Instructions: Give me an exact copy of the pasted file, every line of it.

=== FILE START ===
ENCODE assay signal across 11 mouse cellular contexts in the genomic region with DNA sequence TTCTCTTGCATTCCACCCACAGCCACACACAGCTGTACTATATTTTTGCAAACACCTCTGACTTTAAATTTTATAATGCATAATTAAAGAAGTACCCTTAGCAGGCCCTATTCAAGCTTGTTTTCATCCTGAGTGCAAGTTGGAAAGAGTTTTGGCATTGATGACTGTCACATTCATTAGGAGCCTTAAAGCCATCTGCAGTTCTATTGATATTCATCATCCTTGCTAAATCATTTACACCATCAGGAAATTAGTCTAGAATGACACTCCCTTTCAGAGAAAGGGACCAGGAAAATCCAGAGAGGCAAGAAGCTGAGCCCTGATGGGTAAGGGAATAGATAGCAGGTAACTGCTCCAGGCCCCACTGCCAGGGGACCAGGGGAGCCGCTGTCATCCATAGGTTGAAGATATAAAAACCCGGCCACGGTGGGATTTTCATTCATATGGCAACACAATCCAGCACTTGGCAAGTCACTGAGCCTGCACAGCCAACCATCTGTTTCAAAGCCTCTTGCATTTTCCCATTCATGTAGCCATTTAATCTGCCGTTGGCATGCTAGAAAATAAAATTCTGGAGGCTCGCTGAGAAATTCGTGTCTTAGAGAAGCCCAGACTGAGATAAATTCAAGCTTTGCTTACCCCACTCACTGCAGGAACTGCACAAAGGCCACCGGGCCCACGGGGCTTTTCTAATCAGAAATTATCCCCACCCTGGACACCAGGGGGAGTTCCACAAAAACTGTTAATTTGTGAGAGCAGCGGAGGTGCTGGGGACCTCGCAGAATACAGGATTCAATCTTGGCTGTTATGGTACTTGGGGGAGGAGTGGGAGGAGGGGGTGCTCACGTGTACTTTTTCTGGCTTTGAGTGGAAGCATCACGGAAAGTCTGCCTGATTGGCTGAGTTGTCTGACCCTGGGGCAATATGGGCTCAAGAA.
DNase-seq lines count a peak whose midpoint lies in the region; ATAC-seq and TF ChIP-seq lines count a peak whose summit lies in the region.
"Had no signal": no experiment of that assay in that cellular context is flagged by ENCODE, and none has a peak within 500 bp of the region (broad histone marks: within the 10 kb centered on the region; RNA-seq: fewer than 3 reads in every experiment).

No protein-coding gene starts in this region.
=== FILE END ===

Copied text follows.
ENCODE assay signal across 11 mouse cellular contexts in the genomic region with DNA sequence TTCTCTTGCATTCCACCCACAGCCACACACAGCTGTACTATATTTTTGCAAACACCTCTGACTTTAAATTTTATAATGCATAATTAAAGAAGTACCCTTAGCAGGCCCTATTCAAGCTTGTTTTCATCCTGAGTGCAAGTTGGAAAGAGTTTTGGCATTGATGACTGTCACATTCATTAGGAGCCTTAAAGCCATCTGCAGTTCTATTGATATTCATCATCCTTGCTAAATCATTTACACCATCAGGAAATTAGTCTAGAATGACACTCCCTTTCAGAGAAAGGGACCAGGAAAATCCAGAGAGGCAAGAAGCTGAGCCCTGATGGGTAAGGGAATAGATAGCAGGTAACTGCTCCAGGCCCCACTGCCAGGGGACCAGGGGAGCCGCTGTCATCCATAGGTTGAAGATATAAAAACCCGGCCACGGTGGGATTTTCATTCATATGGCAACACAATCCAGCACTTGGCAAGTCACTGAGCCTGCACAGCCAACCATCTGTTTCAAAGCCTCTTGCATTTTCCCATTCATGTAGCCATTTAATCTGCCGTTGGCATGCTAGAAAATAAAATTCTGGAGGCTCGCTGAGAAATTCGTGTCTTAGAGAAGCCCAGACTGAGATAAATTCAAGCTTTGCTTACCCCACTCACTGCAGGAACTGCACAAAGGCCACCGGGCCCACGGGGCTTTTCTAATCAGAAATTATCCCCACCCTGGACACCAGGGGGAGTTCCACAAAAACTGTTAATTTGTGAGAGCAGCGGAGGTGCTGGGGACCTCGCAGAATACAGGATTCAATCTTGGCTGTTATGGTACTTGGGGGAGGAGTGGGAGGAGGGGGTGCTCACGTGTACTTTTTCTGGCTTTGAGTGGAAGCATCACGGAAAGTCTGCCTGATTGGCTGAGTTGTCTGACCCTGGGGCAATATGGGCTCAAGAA.
DNase-seq lines count a peak whose midpoint lies in the region; ATAC-seq and TF ChIP-seq lines count a peak whose summit lies in the region.
"Had no signal": no experiment of that assay in that cellular context is flagged by ENCODE, and none has a peak within 500 bp of the region (broad histone marks: within the 10 kb centered on the region; RNA-seq: fewer than 3 reads in every experiment).

No protein-coding gene starts in this region.